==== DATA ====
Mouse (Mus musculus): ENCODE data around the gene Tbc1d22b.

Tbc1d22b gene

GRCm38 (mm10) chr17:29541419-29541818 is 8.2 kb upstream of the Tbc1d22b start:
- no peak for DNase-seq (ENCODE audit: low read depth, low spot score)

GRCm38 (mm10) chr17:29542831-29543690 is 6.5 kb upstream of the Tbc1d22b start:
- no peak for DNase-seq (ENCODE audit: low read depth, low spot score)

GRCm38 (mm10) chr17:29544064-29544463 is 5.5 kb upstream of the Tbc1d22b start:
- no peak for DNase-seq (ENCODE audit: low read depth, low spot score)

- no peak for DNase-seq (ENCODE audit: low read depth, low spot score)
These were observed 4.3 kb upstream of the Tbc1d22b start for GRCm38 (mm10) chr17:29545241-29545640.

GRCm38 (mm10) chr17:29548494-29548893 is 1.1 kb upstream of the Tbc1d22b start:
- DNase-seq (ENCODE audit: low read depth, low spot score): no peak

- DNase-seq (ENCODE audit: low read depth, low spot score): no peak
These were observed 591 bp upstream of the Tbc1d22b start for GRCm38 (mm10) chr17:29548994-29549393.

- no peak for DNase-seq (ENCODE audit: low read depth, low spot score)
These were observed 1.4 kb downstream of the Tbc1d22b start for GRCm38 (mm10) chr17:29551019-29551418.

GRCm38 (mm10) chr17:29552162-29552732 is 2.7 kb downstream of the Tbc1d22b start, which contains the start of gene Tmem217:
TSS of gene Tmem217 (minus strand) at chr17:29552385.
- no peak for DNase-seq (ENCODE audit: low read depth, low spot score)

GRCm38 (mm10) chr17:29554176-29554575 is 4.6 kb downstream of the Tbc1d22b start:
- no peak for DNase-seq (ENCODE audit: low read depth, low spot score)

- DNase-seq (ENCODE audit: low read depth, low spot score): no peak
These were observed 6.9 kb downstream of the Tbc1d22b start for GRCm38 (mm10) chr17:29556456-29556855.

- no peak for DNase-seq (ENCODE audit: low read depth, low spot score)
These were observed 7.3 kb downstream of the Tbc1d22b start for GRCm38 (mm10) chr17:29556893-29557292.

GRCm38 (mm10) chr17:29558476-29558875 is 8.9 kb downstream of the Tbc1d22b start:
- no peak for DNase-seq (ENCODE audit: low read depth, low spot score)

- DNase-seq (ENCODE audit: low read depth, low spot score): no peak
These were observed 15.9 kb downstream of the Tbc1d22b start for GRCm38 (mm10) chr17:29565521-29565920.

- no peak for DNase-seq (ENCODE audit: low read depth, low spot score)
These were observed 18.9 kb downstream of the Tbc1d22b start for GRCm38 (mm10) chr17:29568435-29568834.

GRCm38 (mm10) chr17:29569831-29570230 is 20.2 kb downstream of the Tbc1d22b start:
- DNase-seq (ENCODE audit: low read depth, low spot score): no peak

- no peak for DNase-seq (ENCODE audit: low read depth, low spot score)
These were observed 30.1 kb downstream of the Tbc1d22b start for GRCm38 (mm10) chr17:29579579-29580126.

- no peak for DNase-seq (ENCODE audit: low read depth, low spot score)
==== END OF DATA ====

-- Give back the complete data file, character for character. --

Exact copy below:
Mouse (Mus musculus): ENCODE data around the gene Tbc1d22b.

Tbc1d22b gene

GRCm38 (mm10) chr17:29541419-29541818 is 8.2 kb upstream of the Tbc1d22b start:
- no peak for DNase-seq (ENCODE audit: low read depth, low spot score)

GRCm38 (mm10) chr17:29542831-29543690 is 6.5 kb upstream of the Tbc1d22b start:
- no peak for DNase-seq (ENCODE audit: low read depth, low spot score)

GRCm38 (mm10) chr17:29544064-29544463 is 5.5 kb upstream of the Tbc1d22b start:
- no peak for DNase-seq (ENCODE audit: low read depth, low spot score)

- no peak for DNase-seq (ENCODE audit: low read depth, low spot score)
These were observed 4.3 kb upstream of the Tbc1d22b start for GRCm38 (mm10) chr17:29545241-29545640.

GRCm38 (mm10) chr17:29548494-29548893 is 1.1 kb upstream of the Tbc1d22b start:
- DNase-seq (ENCODE audit: low read depth, low spot score): no peak

- DNase-seq (ENCODE audit: low read depth, low spot score): no peak
These were observed 591 bp upstream of the Tbc1d22b start for GRCm38 (mm10) chr17:29548994-29549393.

- no peak for DNase-seq (ENCODE audit: low read depth, low spot score)
These were observed 1.4 kb downstream of the Tbc1d22b start for GRCm38 (mm10) chr17:29551019-29551418.

GRCm38 (mm10) chr17:29552162-29552732 is 2.7 kb downstream of the Tbc1d22b start, which contains the start of gene Tmem217:
TSS of gene Tmem217 (minus strand) at chr17:29552385.
- no peak for DNase-seq (ENCODE audit: low read depth, low spot score)

GRCm38 (mm10) chr17:29554176-29554575 is 4.6 kb downstream of the Tbc1d22b start:
- no peak for DNase-seq (ENCODE audit: low read depth, low spot score)

- DNase-seq (ENCODE audit: low read depth, low spot score): no peak
These were observed 6.9 kb downstream of the Tbc1d22b start for GRCm38 (mm10) chr17:29556456-29556855.

- no peak for DNase-seq (ENCODE audit: low read depth, low spot score)
These were observed 7.3 kb downstream of the Tbc1d22b start for GRCm38 (mm10) chr17:29556893-29557292.

GRCm38 (mm10) chr17:29558476-29558875 is 8.9 kb downstream of the Tbc1d22b start:
- no peak for DNase-seq (ENCODE audit: low read depth, low spot score)

- DNase-seq (ENCODE audit: low read depth, low spot score): no peak
These were observed 15.9 kb downstream of the Tbc1d22b start for GRCm38 (mm10) chr17:29565521-29565920.

- no peak for DNase-seq (ENCODE audit: low read depth, low spot score)
These were observed 18.9 kb downstream of the Tbc1d22b start for GRCm38 (mm10) chr17:29568435-29568834.

GRCm38 (mm10) chr17:29569831-29570230 is 20.2 kb downstream of the Tbc1d22b start:
- DNase-seq (ENCODE audit: low read depth, low spot score): no peak

- no peak for DNase-seq (ENCODE audit: low read depth, low spot score)
These were observed 30.1 kb downstream of the Tbc1d22b start for GRCm38 (mm10) chr17:29579579-29580126.

- no peak for DNase-seq (ENCODE audit: low read depth, low spot score)